Yahoo Web Search

  1. Boeing Commercial Airplanes - Wikipedia

    en.wikipedia.org › wiki › Boeing_Commercial_Airplanes

    Boeing Commercial Airplanes ( BCA) is a division of the Boeing Company. It designs, assembles, markets, and sells jet airliners and business jets ( Boeing Business Jets ), and also provides product-related maintenance and training to customers worldwide. BCA operates out of its division headquarters in Renton, Washington, and has more than a ...

    • 64,529 (January 1, 2020)
    • Aviation
  2. Boeing - Wikipedia

    en.wikipedia.org › wiki › Boeing

    SUGAR for Subsonic Ultra Green Aircraft Research includes, BR&T, Boeing Commercial Airplanes, General Electric, and Georgia Tech. There are five main concepts of the team is reviewing. SUGAR Free and Refined SUGAR, are two concepts based on conventional aircraft similar to the 737.

    • July 15, 1916; 105 years ago (as Pacific Aero Products Co.), Seattle, Washington, U.S.
    • US$ 58.16 billion (2020)
  3. People also ask

    What makes Boeing the leader in commercial aviation?

    Who is the company that makes commercial airplanes?

    Where are the headquarters of Boeing Commercial Airplanes?

    When did Boeing make the first commercial jet?

  4. Boeing 737 MAX - Wikipedia

    en.wikipedia.org › wiki › Boeing_737-1000

    Boeing planned to increase its 737 MAX monthly production rate from 42 planes in 2017, to 57 planes by 2019. The new spar-assembly line is designed by Electroimpact. [38] Electroimpact has also installed fully automated riveting machines and tooling to fasten stringers to the wing skin.

    • January 29, 2016
    • 1,139 cu.ft / 32.3 m 3
  5. Boeing Commercial Airplanes

    www.boeing.com › commercial

    Jan 23, 2020 · Today, there are more than 10,000 Boeing commercial jetliners in service; airplanes that fly farther on less fuel, airplanes that reduce airport noise and emissions, airplanes that provide passenger-preferred comfort while delivering superior bottom-line performance to operators. Leadership for today and tomorrow. That's a better way to fly.

  6. History of Boeing - Wikipedia

    en.wikipedia.org › wiki › History_of_Boeing
    • Before 1930
    • 1930s and 1940s
    • 1950s
    • 1960s
    • 1970s
    • 1980s
    • 1990s
    • 2000–2009
    • 1992 EC-US Agreement Notes
    • 2010–2016

    In 1909 William E. Boeing, a wealthy lumber entrepreneur who studied at Yale University, became fascinated with airplanes after seeing one at the Alaska-Yukon-Pacific Exposition in Seattle. In 1910 he bought the Heath Shipyard, a wooden boat manufacturing facility at the mouth of the Duwamish River, which would become his first airplane factory. In 1915 Boeing traveled to Los Angeles to be taught flying by Glenn Martin and purchased a Martin "Flying Birdcage" seaplane (so-called because of all the guy-wires holding it together). The aircraft was shipped disassembled by rail to the northeast shore of Lake Union, where Martin's pilot and handyman James Floyd Smith assembled it in a tent hangar. The Birdcage was damaged in a crash during testing, and when Martin informed Boeing that replacement parts would not become available for months, Boeing realized he could build his own plane in that amount of time. He put the idea to his friend George Conrad Westervelt, a U.S. Navy engineer, wh...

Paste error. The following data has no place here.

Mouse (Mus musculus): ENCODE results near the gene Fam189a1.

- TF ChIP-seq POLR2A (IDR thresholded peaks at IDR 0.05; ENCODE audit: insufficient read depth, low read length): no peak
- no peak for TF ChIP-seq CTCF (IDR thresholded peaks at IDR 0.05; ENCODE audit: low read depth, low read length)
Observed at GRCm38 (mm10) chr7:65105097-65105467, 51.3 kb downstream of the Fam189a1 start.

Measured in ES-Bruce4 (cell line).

In the early 1930s, Boeing became a leader in all-metal aircraft construction, and in the design revolution that established the path for transport aircraft through the 1930s. In 1930, Boeing built the Monomail, a low-wing all-metal monoplane that carried mail. The low drag airframe with cantilever wings and the retractable landing gear was so revolutionary that the engines and propellers of the time were not adequate to realize the potential of the plane. By the time controllable pitch propellers were developed, Boeing was building its Model 247 airliner. Two Monomails were built. The second one, the Model 221, had a 6-passenger cabin. In 1931, the Monomail design became the foundation of the Boeing YB-9, the first all-metal, cantilever-wing, monoplane bomber. Five examples entered service between September 1932 and March 1933. The performance of the twin-engine monoplane bomber led to a reconsideration of air defense requirements, although it was soon rendered obsolete by rapidly...

    Boeing developed military jets such as the B-47 Stratojet and B-52 Stratofortress bombers in the late-1940s and into the 1950s. During the early 1950s, Boeing used company funds to develop the 367–80 jet airliner demonstrator that led to the KC-135 Stratotanker and Boeing 707 jetliner. Some of these were built at Boeing's facilities in Wichita, Kansas, which existed from 1931 to 2014. Between the last delivery of a 377 in 1950 and the first order for the 707 in 1955, Boeing was shut out of the commercial aircraft market. In the mid-1950s technology had advanced significantly, which gave Boeing the opportunity to develop and manufacture new products. One of the first was the guided short-range missile used to intercept enemy aircraft. By that time the Cold Warhad become a fact of life, and Boeing used its short-range missile technology to develop and build an intercontinental missile. In 1958, Boeing began delivery of its 707, the United States' first commercial jet airliner, in resp...